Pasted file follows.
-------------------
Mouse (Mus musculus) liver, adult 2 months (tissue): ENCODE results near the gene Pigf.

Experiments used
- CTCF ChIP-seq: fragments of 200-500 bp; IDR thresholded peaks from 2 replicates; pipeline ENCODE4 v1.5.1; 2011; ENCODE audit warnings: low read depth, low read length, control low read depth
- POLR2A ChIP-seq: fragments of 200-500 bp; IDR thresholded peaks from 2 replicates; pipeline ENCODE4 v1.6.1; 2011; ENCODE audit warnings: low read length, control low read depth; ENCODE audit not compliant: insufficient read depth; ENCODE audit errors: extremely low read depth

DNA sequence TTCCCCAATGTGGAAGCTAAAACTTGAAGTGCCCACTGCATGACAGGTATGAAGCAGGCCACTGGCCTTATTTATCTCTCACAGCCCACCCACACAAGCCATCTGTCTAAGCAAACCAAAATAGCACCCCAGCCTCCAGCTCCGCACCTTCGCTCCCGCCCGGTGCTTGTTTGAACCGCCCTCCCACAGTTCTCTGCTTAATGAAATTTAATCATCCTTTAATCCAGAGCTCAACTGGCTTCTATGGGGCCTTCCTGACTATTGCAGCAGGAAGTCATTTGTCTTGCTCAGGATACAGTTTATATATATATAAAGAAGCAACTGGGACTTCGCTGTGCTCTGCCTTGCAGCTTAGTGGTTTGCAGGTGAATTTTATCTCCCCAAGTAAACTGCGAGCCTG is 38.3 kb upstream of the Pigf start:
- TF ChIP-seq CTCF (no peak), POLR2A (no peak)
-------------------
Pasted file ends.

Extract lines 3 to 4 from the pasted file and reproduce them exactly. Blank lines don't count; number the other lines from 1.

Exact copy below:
- CTCF ChIP-seq: fragments of 200-500 bp; IDR thresholded peaks from 2 replicates; pipeline ENCODE4 v1.5.1; 2011; ENCODE audit warnings: low read depth, low read length, control low read depth
- POLR2A ChIP-seq: fragments of 200-500 bp; IDR thresholded peaks from 2 replicates; pipeline ENCODE4 v1.6.1; 2011; ENCODE audit warnings: low read length, control low read depth; ENCODE audit not compliant: insufficient read depth; ENCODE audit errors: extremely low read depth